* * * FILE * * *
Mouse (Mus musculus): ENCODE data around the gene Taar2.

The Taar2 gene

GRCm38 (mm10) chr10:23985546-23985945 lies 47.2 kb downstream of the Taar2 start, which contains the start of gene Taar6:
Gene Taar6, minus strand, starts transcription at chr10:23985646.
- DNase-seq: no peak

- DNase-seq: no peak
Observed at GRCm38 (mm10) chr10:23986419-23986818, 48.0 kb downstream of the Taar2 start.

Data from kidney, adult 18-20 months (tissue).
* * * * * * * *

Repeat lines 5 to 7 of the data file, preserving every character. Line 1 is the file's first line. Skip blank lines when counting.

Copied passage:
- DNase-seq: no peak

- DNase-seq: no peak
Observed at GRCm38 (mm10) chr10:23986419-23986818, 48.0 kb downstream of the Taar2 start.